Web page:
The high­lighted quotes also touch on rel­e­vant polit­i­cal flash­points, such as fight­ing against Israel. “The Pales­tin­ian issue should be some­thing we think about day and night,” reads one recently posted quote.

Numer­ous com­ments have been left on the page, pri­mar­ily in Eng­lish. In fact, many of the fol­low­ers of the page seem to be from English-speaking coun­tries, includ­ing Aus­tralia, New Zealand, the United King­dom, Canada and the United States. This attests to Awlaki’s con­tin­ued appeal to West­ern audi­ences, which he worked hard to influ­ence and rad­i­cal­ize dur­ing his lifetime.

One com­ment in response to a quote prais­ing mar­tyr­dom reads, “I will die as a mar­tyr” and the page mod­er­a­tor responded “InshaaAl­lah (God will­ing).” Another says, “May Allah increase our chances to be mujahideen (mar­tyrs) in sha Allah (God willing).”

Gen­er­a­tion Awlaki” is fol­lowed most heav­ily by 18 to 24 year olds, ages asso­ci­ated with increased recep­tiv­ity to extremism.generation-awlaki-22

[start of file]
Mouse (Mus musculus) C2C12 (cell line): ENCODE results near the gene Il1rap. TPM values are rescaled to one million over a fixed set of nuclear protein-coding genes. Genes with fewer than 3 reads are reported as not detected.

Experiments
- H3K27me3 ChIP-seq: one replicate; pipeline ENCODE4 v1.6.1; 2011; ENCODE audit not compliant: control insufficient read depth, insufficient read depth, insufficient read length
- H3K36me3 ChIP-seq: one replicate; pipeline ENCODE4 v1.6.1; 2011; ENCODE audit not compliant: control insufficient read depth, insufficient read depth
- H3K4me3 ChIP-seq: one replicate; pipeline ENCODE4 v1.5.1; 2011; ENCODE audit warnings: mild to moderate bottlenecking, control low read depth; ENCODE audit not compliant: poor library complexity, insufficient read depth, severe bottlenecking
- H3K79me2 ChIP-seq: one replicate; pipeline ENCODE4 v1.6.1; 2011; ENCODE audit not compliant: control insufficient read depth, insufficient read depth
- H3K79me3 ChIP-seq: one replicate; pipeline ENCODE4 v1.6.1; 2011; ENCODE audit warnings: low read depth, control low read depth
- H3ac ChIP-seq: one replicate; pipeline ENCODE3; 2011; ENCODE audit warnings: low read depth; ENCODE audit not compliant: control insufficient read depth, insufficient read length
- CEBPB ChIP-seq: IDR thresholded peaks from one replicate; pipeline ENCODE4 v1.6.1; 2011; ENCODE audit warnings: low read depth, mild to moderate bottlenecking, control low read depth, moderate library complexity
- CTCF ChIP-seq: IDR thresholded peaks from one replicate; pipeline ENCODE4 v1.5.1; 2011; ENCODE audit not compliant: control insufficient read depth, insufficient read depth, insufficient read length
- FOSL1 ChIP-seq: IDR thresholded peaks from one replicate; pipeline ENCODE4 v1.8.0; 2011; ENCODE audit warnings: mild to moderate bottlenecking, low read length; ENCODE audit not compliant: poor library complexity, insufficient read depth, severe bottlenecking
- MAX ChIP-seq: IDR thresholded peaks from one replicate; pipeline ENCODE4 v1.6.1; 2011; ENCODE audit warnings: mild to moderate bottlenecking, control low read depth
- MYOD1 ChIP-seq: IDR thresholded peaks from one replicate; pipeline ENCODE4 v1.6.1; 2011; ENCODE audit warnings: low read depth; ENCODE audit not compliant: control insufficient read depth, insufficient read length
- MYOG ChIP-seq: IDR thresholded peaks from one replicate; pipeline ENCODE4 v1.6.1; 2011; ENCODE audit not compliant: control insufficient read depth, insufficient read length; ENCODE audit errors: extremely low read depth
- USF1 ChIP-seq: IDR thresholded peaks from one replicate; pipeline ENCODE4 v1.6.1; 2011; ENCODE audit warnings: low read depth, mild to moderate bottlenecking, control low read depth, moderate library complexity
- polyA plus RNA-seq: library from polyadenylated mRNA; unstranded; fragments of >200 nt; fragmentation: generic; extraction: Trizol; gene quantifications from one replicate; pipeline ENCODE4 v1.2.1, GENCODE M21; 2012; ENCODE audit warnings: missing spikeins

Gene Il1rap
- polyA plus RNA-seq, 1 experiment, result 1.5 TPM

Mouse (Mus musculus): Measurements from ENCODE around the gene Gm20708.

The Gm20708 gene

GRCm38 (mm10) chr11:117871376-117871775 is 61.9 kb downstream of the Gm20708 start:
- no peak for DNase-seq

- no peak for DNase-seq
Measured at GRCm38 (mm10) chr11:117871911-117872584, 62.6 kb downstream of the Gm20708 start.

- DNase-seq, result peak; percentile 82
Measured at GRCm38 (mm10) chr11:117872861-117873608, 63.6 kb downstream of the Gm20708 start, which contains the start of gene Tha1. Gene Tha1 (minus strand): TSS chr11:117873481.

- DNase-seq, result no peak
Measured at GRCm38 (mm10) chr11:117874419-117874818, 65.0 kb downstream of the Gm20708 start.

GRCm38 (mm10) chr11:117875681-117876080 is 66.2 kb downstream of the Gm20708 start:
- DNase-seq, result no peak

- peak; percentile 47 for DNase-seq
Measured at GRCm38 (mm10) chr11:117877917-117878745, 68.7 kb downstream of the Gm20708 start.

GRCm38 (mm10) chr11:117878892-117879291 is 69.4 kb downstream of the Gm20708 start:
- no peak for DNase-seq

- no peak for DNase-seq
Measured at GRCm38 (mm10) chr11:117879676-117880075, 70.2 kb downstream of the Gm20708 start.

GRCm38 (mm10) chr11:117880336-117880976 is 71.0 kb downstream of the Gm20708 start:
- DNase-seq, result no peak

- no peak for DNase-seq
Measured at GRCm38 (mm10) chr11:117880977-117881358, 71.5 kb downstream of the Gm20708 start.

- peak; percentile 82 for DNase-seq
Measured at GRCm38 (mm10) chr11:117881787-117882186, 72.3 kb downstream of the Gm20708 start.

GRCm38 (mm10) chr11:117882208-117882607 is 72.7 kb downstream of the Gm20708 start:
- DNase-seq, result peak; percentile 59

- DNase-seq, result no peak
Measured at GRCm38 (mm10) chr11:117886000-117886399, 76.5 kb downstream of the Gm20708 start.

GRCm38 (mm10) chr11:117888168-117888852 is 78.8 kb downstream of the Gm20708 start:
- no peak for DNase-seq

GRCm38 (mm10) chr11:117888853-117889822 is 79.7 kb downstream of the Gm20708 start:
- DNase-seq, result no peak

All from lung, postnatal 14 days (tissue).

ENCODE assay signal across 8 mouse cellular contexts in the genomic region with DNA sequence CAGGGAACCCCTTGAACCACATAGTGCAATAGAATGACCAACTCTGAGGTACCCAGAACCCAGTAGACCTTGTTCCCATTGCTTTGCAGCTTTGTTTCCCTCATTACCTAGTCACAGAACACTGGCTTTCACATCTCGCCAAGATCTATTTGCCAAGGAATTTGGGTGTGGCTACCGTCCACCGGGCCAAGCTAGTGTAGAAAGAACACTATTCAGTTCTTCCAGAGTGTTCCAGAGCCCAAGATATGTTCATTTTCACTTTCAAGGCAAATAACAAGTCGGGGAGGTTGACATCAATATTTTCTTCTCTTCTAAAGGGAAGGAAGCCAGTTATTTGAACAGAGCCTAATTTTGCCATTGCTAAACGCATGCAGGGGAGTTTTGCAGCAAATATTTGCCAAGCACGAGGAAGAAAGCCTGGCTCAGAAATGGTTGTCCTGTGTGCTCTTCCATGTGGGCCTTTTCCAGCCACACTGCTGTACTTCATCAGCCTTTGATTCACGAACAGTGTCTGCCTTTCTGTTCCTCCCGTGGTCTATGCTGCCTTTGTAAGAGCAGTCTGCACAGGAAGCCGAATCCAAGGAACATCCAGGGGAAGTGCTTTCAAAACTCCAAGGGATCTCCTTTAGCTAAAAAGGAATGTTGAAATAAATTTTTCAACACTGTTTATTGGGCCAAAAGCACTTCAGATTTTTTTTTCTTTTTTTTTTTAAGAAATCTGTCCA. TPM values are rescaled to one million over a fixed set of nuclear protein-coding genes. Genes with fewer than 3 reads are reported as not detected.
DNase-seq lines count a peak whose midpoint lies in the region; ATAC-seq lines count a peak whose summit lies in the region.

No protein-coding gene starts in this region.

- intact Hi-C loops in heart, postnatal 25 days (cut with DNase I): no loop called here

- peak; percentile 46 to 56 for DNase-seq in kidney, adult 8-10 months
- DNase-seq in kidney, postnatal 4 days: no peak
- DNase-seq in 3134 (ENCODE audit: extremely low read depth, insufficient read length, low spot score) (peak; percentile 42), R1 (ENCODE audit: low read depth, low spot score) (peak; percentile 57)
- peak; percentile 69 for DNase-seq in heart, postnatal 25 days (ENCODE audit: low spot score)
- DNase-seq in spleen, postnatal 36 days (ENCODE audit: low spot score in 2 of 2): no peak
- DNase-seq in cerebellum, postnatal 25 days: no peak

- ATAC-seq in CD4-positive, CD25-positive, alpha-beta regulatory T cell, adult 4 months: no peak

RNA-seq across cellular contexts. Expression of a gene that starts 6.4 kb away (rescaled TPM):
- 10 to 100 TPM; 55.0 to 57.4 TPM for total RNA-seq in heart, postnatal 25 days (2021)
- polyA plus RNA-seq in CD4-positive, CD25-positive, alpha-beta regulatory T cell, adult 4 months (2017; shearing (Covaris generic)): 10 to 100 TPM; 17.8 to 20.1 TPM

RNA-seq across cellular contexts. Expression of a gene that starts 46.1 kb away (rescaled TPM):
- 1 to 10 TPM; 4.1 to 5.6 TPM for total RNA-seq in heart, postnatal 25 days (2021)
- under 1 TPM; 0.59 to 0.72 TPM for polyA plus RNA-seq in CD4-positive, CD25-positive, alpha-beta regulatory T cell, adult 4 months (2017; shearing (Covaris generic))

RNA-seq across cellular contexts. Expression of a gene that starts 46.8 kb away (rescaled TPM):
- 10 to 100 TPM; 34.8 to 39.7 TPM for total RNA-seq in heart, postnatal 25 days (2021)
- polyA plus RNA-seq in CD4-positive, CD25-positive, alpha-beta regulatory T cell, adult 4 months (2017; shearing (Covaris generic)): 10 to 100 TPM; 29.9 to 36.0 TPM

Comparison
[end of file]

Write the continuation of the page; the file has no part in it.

Through his YouTube ser­mons, arti­cles in Inspire mag­a­zine, and other eas­ily avail­able books, Anwar al-Awlaki con­tin­ues to be an inspi­ra­tion for ter­ror­ists and would be ter­ror­ists. Of the 14 Amer­i­can cit­i­zens and per­ma­nent res­i­dents arrested on ter­ror charges in the United States in 2013, at least six report­edly lis­tened to or read Awlaki mate­ri­als, includ­ing Dzhokhar and Tamer­lan Tsar­naev of the Boston Marathon bomb­ing and, most recently, Terry Lee Loewen, who attempted to bomb the Wichita Inter­con­ti­nen­tal Air­port in Decem­ber, 2013

Awlaki, an American-born Mus­lim cleric, encour­aged attacks against Amer­ica and the West by dis­trib­ut­ing online lec­tures to English-speaking audi­ences for many years. He was killed in a drone strike in Yemen in 2011. 

This sort of page is not unique. Other pages, includ­ing those ded­i­cated specif­i­cally to Awlaki, abound. The Face­book group Mar­tyr of Da’awa, for exam­ple, fea­tures quotes, videos and images of Awlaki and has attracted 1,372 ‘likes’ since it was founded in Jan­u­ary, 2014.